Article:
The accuracy of SFRs derived from emission lines will also degrade in regions where the SFR is so low that one enters the regime of small number statistics in the population of massive ionizing stars. If the IMF itself were completely blind to the SFR, we would expect such effects to become apparent below Hα luminosities of order 1038 ergs s-1, or SFRs of order 0.001 M yr-1 (e.g., Cerviño et al. 2003). At the very least, this effect will produce a much larger scatter in ionizing flux per unit SFR in this regime. In low-SFR regions, this sampling noise can be exacerbated by the short lifetimes of the ionizing stars, producing large temporal fluctuations in Hα emission even for a fixed longer-term SFR. As a result, other tracers (e.g., FUV emission) tend to provide more accurate and sensitive measurements of the SFR at low star formation levels.

Can these effects cause systematic errors in the SFRs? Pflamm-Altenburg et al. (2007; 2009) have investigated the effect of an IGIMF (§ 2.5) on SFR tracers, and shown that the systematic depletion of massive stars in low-SFR environments could cause Hα to substantially underestimate the actual SFR. Interestingly a systematic deficit of Hα emission in dwarf galaxies with low SFRs and in low SFR density regions is observed (Sullivan et al. 2000; Bell & Kennicutt 2001; Lee et al. 2009a; Meurer et al. 2009). Recent work suggests however that the systematic dependence of the Hα/UV ratio may be produced instead by temporal variations in SFRs, without having to resort to modifying the IMF itself (Fumagalli et al. 2011; Weisz et al. 2012).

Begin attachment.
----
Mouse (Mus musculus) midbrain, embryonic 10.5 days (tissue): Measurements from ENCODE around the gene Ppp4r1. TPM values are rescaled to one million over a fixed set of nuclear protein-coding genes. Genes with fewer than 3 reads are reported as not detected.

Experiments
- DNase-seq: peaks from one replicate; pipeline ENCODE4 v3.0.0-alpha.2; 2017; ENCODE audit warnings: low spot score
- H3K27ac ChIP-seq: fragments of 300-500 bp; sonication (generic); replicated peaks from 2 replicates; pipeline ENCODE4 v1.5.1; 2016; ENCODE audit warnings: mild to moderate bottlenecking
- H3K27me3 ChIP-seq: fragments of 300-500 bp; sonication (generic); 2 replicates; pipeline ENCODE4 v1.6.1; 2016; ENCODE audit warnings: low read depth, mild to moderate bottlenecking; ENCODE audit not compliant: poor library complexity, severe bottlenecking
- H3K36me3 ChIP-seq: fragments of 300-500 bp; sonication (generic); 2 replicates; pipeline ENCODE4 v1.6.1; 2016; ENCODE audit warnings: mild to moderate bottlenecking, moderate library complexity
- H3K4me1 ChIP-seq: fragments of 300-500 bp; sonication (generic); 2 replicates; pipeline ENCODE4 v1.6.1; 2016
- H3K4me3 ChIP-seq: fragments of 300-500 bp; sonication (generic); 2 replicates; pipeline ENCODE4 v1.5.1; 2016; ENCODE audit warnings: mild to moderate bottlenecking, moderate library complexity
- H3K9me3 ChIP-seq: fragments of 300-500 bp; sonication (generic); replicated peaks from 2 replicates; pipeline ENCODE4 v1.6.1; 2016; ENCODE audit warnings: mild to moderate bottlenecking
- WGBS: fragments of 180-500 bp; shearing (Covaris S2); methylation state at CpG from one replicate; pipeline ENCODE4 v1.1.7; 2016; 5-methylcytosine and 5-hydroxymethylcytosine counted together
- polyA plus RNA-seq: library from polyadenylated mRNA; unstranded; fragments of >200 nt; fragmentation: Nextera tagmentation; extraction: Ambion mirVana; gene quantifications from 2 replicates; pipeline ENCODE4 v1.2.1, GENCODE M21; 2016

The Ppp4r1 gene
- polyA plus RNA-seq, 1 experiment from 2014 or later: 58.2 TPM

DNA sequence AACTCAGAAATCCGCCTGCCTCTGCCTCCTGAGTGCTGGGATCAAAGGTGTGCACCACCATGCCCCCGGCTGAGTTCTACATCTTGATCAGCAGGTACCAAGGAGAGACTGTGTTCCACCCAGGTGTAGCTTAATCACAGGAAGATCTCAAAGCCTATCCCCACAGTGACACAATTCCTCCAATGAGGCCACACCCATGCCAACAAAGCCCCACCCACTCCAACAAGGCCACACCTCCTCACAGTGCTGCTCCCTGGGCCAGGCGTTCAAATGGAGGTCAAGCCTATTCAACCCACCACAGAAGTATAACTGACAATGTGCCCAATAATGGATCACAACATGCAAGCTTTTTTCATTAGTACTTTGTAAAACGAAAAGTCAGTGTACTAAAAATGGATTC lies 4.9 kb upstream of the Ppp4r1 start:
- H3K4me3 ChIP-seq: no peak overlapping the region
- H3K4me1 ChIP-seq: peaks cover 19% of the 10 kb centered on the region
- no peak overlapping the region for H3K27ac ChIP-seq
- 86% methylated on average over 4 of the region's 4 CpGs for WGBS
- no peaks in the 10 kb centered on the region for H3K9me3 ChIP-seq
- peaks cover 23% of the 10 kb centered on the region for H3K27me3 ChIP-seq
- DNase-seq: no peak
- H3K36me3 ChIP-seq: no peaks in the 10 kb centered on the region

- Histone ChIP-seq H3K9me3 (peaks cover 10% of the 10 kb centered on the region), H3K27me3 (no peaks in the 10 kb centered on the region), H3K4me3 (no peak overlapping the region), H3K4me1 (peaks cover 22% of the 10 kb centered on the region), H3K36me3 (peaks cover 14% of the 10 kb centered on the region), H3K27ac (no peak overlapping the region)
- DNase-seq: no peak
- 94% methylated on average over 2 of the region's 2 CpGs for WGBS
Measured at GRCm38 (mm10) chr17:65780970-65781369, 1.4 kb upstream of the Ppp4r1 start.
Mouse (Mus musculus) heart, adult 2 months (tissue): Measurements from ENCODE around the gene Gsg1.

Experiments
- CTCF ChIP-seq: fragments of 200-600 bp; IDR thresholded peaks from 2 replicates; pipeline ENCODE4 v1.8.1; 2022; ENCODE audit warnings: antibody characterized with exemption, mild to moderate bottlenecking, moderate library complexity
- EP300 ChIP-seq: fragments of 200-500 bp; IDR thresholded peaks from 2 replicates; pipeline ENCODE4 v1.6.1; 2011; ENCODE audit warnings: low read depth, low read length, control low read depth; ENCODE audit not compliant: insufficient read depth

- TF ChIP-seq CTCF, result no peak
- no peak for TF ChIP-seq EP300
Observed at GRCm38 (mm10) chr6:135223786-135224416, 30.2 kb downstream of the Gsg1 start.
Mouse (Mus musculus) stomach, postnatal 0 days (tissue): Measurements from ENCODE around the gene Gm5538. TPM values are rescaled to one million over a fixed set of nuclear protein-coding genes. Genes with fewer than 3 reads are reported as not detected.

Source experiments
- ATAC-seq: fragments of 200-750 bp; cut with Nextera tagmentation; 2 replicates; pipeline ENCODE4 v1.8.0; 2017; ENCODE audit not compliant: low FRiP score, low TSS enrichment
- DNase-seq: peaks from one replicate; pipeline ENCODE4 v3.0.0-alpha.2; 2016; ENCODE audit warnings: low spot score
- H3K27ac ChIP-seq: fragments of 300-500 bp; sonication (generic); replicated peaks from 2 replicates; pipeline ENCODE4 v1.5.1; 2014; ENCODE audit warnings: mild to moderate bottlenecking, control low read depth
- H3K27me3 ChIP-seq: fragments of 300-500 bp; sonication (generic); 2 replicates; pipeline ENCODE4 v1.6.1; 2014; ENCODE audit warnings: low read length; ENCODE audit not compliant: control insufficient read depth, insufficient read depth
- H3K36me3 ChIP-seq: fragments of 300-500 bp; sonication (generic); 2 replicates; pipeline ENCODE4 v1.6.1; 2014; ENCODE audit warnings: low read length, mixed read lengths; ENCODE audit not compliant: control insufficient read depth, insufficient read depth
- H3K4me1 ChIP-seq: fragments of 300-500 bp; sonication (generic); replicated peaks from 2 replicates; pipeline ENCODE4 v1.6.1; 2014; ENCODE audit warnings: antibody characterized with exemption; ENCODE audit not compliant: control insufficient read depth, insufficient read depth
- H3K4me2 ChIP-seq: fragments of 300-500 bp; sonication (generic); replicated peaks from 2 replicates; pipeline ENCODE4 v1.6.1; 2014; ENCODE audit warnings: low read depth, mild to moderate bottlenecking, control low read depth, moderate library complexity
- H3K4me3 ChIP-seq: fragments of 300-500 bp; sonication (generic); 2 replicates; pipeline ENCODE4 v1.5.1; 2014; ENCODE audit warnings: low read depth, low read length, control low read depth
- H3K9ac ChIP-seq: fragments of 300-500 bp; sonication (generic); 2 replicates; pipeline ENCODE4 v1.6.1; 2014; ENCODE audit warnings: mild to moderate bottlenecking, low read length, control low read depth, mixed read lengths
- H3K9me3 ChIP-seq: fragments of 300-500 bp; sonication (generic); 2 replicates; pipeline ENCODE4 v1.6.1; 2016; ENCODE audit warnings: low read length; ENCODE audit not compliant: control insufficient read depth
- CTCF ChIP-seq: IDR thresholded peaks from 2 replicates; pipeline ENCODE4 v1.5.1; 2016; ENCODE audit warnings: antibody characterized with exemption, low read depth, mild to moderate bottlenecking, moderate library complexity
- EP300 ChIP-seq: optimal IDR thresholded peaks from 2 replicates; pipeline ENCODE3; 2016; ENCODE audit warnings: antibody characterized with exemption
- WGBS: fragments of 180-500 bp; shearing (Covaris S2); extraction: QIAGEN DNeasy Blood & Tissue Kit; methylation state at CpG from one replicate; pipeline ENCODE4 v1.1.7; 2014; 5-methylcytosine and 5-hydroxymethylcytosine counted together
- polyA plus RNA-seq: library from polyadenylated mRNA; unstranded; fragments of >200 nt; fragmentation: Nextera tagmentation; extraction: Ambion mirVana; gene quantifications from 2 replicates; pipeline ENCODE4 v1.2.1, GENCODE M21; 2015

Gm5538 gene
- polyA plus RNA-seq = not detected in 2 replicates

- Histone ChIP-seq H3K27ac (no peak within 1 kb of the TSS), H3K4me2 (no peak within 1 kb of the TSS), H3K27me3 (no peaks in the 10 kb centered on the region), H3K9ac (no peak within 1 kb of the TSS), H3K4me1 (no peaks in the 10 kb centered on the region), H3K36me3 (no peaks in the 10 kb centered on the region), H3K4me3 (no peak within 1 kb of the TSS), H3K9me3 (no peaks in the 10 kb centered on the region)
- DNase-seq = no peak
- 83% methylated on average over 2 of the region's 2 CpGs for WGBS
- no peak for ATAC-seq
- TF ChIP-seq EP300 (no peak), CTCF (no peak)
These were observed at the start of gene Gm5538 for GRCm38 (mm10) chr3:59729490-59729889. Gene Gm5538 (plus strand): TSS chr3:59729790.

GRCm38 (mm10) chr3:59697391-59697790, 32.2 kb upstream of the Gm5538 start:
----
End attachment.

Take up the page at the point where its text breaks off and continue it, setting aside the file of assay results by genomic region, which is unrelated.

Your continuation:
3.4. Infrared Emission: The Impact of Spitzer and Herschel

Interstellar dust absorbs approximately half the starlight in the universe and re-emits it in the infrared, so measurements in the IR are essential for deriving a complete inventory of star formation. This section focusses on the transformational results which have come from the Spitzer Space Telescope (Werner et al. 2004) and the Herschel Space Observatory (Pilbratt et al. 2010). A review in this journal of extragalactic science from Spitzer can be found in Soifer et al. (2008).

Three other space missions are beginning to influence this subject: the AKARI mission (Murakami et al. 2007), the Wide-field Infrared Survey Explorer (WISE) mission (Wright et al. 2010), and the Planck mission (Planck Collaboration et al. 2011a). These observatories conducted all-sky surveys, with AKARI imaging in the 2.4 - 160 µm region, WISE in the range of 3.4 - 22 µm, and Planck at 350 - 850 µm (with several bands extending to longer wavelengths). Much of the science from these missions is just beginning to emerge, but they will provide very important results in this subject in the coming decade.

While early applications of dust-based SFR measurements effectively (and necessarily) assumed a one-component dust model, subsequent observations show that the dust emission is comprised of distinct components, each with different spatial distributions and couplings to the young stars. At wavelengths of ~ 5-20 µm, the emission is dominated by molecular bands arising from polycyclic aromatic hydrocarbons (PAHs). Longward of λ ~ 20 µm, the emission is dominated by thermal continuum emission from the main dust grain population. Emission from small grains transiently heated by intense radiation fields (usually in or near star-forming regions) is important out to about 60 µm, whereas at longer wavelengths, emission from larger grains with steady state temperatures dominates (Draine 2003).